Socializing patterns and their associations with unprotected anal intercourse (UAI), HIV, and syphilis among men who have sex with men (MSM) and transgender women (TW) in Peru
Tuesday, November 5, 2013
: 10:45 a.m. - 11:00 a.m.
Background: Sexual behavior is tied to social behavior, yet the associations between socializing patterns and UAI, HIV and STI prevalences remain underexplored in MSM and TW from developing countries. Methods: We analyzed HIV sentinel surveillance data from MSM/TW in Lima, Peru (2011). We assessed the correlates of the following outcomes: 1) UAI within the past three months, 2) HIV, and 3) syphilis (RPR ≥ 1:16); with the following exposure variables within the past six months: 1) MSM/TW venue attendance, and 2) social network size (number of MSM/TW contacts). All models were stratified by sexual identity and adjusted for age, education, and income. Results: Of 2,760 participants, 42.4% self-identified as homosexual, 32.3% bisexual, 8.9% heterosexual, and 16.4% transgender. UAI was reported by 85.8%, and HIV and syphilis diagnosed in 12.0% and 7.0%, respectively. MSM/TW venue attendance was lowest among heterosexual (68.6%) and highest among homosexual (86.0%) respondents. MSM/TW network size was smallest among heterosexual (median 3; IQR: 1-5) and largest among transgender (6; 2-15) respondents. Among heterosexual participants, those who attended MSM/TW venues were more likely to report UAI than those who did not (AOR: 3.41, p =.01). Each additional MSM/TW social network member was associated with increased odds of HIV in bisexual respondents (AOR: 1.01, p =.02) and syphilis in homosexual respondents (AOR: 1.00, p =.04). Conclusions: UAI, HIV, and syphilis were associated with MSM/TW venue attendance and social network size differently according to sexual identity in Peru, warranting further investigation for implementing social network-based risk reduction interventions.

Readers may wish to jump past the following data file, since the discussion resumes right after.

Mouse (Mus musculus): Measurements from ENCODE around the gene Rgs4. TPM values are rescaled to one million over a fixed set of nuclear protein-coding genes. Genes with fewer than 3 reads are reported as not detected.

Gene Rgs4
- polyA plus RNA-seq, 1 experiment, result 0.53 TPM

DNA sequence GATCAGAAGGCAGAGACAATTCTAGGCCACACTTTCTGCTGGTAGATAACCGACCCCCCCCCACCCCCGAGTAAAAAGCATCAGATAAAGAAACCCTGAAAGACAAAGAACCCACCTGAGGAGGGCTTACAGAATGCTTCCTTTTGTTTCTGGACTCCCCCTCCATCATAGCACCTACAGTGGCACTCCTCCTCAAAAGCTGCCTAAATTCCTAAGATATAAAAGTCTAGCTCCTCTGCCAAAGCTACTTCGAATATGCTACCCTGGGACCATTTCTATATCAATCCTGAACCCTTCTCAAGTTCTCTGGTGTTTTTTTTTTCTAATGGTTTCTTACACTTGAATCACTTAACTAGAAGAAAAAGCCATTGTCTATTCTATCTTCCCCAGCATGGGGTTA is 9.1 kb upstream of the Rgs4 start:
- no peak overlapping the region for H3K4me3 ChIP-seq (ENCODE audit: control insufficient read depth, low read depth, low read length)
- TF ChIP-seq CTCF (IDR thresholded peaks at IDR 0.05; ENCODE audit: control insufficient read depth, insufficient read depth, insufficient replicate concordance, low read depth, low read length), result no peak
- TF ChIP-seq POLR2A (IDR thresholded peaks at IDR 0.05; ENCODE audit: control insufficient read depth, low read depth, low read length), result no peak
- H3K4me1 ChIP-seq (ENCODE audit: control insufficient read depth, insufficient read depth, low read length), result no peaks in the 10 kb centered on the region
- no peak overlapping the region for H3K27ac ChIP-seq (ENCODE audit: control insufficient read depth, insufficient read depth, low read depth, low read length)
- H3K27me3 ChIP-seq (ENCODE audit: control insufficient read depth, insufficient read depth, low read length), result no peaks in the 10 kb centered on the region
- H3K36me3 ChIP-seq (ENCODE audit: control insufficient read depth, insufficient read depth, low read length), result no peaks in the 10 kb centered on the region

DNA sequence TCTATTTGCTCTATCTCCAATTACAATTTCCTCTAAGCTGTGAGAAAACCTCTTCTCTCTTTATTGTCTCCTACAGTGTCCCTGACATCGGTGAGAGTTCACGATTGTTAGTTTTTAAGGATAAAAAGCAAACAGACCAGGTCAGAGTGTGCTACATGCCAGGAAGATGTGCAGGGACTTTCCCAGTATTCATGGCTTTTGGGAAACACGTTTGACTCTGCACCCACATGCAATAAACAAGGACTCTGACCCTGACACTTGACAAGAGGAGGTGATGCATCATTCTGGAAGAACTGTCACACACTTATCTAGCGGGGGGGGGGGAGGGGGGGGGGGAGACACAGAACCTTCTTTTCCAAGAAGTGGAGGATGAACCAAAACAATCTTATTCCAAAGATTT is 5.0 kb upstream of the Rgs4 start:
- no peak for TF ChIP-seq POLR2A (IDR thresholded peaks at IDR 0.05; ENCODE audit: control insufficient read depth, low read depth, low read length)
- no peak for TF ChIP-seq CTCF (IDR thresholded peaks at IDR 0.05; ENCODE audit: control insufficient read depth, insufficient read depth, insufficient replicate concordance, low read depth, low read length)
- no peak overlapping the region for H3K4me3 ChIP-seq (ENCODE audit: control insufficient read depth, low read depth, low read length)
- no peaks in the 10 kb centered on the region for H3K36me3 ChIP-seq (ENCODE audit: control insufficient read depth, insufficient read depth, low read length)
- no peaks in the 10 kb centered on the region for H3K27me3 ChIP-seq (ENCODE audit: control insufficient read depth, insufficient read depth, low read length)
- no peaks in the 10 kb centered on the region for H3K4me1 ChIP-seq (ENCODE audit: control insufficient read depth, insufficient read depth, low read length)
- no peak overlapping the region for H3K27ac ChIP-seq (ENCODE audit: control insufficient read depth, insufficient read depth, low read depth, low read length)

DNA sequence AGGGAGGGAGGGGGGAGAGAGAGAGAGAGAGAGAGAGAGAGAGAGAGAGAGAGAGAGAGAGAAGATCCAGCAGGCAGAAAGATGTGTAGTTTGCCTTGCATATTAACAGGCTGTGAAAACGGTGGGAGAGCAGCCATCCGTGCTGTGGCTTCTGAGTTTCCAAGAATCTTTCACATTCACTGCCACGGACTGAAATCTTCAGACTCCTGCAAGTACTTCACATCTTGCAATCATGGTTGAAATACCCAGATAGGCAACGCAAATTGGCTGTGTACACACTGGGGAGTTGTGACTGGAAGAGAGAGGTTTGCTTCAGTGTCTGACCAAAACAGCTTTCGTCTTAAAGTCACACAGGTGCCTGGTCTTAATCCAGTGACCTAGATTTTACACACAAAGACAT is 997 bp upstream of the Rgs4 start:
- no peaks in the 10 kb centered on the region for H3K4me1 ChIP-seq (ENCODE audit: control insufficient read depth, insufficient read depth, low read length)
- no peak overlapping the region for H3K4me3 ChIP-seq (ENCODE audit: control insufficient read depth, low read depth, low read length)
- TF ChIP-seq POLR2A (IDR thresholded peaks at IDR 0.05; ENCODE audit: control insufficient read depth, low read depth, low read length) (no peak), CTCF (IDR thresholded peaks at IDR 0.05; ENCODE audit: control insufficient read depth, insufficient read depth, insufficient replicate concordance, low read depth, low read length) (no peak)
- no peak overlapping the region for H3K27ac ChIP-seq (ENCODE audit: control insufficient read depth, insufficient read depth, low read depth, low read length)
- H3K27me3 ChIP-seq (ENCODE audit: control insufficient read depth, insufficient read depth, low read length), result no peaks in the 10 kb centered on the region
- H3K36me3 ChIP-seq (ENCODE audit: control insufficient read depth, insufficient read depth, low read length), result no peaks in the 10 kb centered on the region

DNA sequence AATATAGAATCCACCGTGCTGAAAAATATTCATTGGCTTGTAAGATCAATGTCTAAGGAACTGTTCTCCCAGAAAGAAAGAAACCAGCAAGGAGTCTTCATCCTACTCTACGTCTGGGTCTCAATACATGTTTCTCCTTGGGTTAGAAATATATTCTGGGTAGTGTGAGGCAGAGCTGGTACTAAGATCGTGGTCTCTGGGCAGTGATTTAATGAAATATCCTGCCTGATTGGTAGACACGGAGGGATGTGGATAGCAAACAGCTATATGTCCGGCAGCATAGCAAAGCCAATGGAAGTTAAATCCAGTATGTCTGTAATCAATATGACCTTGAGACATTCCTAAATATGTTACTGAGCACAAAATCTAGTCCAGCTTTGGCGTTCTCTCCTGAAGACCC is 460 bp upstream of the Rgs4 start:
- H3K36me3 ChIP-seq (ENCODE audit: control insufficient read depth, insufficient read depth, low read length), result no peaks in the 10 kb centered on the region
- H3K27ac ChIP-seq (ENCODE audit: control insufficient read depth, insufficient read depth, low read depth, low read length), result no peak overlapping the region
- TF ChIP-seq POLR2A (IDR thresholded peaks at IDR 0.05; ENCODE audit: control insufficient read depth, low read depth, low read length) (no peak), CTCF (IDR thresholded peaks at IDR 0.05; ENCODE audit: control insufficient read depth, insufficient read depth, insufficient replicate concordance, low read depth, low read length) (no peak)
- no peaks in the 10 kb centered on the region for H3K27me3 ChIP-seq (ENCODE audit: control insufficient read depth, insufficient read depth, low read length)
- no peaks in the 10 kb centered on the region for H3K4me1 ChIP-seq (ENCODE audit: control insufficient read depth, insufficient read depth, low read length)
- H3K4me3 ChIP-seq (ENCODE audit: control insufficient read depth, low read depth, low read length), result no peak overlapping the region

Social and behavioral sciences
Describe sexual identity-based differences in socializing patterns and their associations with UAI and HIV/syphilis among men who have sex with men and transgender women in Lima, Peru.
Keyword(s): HIV Risk Behavior, Vulnerable Populations
Presenting author's disclosure statement:
Qualified on the content I am responsible for because: I am a 4th year Washington University in St. Louis medical student and current fellow in the UCLA South American Program in HIV Prevention Research (SAPHIR). During this 11-month training program, I have been collaborating with mentors from UCLA and Peruvian research institutions to develop the current work, as well as attending didactic courses on key areas of HIV prevention in Latin America, epidemiology, statistical analysis, and research ethics.
Any relevant financial relationships? No
I agree to comply with the American Public Health Association Conflict of Interest and Commercial Support Guidelines,
and to disclose to the participants any off-label or experimental uses of a commercial product or service discussed
in my presentation.